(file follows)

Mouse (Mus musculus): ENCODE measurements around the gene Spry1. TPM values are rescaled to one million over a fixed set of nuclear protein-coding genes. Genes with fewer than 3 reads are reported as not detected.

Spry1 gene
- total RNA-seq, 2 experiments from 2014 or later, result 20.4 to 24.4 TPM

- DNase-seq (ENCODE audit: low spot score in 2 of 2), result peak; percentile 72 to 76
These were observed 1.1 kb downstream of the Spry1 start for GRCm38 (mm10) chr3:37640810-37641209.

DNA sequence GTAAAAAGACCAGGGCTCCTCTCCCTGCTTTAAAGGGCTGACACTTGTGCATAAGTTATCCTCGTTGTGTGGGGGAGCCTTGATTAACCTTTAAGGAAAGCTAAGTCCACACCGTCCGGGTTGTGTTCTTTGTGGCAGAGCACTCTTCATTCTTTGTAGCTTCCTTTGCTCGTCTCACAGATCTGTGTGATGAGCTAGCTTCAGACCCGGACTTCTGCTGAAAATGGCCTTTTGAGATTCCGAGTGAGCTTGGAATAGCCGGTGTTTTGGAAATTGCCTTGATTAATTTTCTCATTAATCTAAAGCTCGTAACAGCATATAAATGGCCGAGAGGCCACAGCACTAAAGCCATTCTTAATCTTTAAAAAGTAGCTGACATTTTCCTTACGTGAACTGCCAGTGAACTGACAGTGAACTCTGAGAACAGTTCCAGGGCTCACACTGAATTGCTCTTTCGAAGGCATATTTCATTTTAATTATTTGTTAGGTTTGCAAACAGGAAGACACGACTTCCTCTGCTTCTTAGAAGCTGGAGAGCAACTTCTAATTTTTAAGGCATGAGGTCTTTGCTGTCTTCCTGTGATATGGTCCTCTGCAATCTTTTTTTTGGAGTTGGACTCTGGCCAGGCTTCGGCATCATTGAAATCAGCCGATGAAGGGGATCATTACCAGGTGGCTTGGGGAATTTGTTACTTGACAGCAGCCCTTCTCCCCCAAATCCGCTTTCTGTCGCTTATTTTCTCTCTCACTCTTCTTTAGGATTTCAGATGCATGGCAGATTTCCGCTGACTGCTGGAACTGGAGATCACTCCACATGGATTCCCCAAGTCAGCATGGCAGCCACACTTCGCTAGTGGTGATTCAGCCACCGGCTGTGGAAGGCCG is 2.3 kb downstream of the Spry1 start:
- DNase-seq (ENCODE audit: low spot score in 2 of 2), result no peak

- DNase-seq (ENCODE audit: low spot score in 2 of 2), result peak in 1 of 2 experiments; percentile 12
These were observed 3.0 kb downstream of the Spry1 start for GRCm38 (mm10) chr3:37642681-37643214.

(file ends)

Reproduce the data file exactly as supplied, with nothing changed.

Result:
Mouse (Mus musculus): ENCODE measurements around the gene Spry1. TPM values are rescaled to one million over a fixed set of nuclear protein-coding genes. Genes with fewer than 3 reads are reported as not detected.

Spry1 gene
- total RNA-seq, 2 experiments from 2014 or later, result 20.4 to 24.4 TPM

- DNase-seq (ENCODE audit: low spot score in 2 of 2), result peak; percentile 72 to 76
These were observed 1.1 kb downstream of the Spry1 start for GRCm38 (mm10) chr3:37640810-37641209.

DNA sequence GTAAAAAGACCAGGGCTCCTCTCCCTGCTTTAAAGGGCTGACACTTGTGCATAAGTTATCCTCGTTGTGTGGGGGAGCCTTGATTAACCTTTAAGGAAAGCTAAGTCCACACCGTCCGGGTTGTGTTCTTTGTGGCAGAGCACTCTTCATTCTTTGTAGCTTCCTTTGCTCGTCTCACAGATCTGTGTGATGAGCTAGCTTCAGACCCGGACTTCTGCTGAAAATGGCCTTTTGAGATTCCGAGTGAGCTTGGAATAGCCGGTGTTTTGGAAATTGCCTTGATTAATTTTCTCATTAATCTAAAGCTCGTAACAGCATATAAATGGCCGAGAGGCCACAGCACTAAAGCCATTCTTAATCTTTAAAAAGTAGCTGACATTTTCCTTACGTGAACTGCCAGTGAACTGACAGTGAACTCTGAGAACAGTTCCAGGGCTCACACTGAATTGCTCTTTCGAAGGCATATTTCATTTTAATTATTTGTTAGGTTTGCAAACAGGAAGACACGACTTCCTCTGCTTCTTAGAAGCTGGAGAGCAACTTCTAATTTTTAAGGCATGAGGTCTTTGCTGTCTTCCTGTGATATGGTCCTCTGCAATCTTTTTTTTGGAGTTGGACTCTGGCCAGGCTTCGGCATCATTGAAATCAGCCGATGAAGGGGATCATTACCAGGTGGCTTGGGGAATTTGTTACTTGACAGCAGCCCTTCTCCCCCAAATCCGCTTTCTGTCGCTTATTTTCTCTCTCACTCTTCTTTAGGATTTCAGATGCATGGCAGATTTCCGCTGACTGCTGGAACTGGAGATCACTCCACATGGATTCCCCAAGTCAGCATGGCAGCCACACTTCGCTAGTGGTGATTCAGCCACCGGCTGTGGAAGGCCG is 2.3 kb downstream of the Spry1 start:
- DNase-seq (ENCODE audit: low spot score in 2 of 2), result no peak

- DNase-seq (ENCODE audit: low spot score in 2 of 2), result peak in 1 of 2 experiments; percentile 12
These were observed 3.0 kb downstream of the Spry1 start for GRCm38 (mm10) chr3:37642681-37643214.